Remember Dell’s new music initiative? The one that Rob Enderle works for and then failed to disclose? Turns out they’ve got a secret weapon: the person heading it up is an ex-Apple executive, Tim Bucher, who was briefly Senior VP of Macintosh Hardware Engineering in 2005 and oversaw the development of Mac mini.
Bucher went on to found Zing, which was later bought up by Dell and became the main thrust of their attempt to unseat iTunes and Apple from the top spot in digital music. Zing’s premise is to create an open-standard of music and media that will allow Apple’s rivals to take it on as one force, rather than a bunch of smaller companies. Dell will build the software, then work with hardware manufacturers to establish the standard.
Which sounds well and good, but we already have an open standard, don’t we? I mean, more and more download services have moved to DRM-free MP3s—why do we need some sort of special system for handling them? The example used in the BusinessWeek story is “Imagine if you could download a song from Amazon.com and send it to the mobile phone of a friend or the car stereo of someone who has satellite radio.” That would be cool, no doubt, but why can’t we do that with MP3 now—that’s right, it’s because the music industry has never been big into sharing. I don’t think this is going to go the way Dell thinks it is.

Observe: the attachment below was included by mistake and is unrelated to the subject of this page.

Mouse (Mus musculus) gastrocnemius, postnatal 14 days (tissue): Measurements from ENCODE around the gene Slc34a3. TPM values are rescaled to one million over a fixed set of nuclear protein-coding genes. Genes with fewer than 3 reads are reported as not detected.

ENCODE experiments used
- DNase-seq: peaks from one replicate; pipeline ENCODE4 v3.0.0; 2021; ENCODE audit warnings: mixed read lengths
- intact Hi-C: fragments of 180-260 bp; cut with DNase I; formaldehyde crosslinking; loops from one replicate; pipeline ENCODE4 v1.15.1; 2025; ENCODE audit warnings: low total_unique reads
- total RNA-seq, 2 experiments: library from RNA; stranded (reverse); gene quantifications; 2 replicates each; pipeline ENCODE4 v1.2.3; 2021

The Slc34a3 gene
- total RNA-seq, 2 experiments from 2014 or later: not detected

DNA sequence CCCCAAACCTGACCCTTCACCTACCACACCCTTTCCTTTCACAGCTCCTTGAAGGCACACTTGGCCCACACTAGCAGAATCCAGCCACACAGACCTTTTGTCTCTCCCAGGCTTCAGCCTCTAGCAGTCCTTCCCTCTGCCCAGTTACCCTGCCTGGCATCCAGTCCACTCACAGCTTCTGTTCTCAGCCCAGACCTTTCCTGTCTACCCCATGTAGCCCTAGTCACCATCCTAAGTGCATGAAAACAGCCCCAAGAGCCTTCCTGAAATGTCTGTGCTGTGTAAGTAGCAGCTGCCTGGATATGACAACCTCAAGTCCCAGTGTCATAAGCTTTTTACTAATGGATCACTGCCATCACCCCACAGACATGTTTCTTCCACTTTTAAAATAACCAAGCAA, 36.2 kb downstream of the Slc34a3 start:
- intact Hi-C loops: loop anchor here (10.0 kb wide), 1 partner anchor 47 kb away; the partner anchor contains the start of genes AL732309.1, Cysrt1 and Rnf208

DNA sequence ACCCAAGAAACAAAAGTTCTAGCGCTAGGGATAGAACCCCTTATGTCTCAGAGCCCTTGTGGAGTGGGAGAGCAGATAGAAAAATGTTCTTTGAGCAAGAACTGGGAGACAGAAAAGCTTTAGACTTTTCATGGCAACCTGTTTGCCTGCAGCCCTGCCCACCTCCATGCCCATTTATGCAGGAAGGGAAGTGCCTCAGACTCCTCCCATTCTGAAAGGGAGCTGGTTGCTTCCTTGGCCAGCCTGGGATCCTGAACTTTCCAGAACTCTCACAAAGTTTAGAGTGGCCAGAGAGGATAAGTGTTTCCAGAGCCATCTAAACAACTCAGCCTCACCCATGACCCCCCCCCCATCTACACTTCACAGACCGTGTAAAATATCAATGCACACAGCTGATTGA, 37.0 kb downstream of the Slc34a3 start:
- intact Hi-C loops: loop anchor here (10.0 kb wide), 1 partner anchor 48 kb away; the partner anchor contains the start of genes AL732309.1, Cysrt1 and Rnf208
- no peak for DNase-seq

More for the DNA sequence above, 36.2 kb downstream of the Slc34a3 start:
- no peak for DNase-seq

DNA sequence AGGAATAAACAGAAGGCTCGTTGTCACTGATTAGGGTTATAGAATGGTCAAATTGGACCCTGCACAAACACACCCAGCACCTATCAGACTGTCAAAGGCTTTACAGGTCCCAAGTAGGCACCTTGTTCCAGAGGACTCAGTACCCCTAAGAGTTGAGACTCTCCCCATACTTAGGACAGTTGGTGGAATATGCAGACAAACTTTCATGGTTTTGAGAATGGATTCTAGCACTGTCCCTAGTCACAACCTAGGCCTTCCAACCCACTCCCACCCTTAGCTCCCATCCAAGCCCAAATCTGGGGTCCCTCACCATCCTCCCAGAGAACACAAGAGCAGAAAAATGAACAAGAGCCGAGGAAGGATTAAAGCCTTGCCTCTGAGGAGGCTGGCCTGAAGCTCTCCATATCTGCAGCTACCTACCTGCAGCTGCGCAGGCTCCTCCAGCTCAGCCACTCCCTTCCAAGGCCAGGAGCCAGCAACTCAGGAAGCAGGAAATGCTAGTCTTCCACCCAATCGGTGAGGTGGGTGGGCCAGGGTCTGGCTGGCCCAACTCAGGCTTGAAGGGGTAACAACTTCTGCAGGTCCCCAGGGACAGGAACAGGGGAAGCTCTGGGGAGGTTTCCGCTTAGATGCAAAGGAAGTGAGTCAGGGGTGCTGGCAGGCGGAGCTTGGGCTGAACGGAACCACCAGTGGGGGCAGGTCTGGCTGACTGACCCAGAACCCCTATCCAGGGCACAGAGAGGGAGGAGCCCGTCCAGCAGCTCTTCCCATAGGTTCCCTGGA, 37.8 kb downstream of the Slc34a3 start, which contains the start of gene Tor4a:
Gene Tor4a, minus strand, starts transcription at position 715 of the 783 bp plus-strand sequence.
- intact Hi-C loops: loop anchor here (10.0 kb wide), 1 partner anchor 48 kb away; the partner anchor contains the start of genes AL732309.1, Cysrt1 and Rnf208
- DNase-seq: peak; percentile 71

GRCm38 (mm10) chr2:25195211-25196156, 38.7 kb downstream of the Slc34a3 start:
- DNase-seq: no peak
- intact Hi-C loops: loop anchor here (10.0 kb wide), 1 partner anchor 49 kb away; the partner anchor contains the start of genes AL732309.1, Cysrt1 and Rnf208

Just in case you’re not with me, let me leave you with this insightful (+1) quote from Mr. Enderle:
“Apple wants to lock you in,” says Robert Enderle, a consultant who has been briefed by Dell. “Dell wants to lock you in to choice.”
That’s right, Dell—you gave that guy money.
This article first appeared on our sister site Mac User US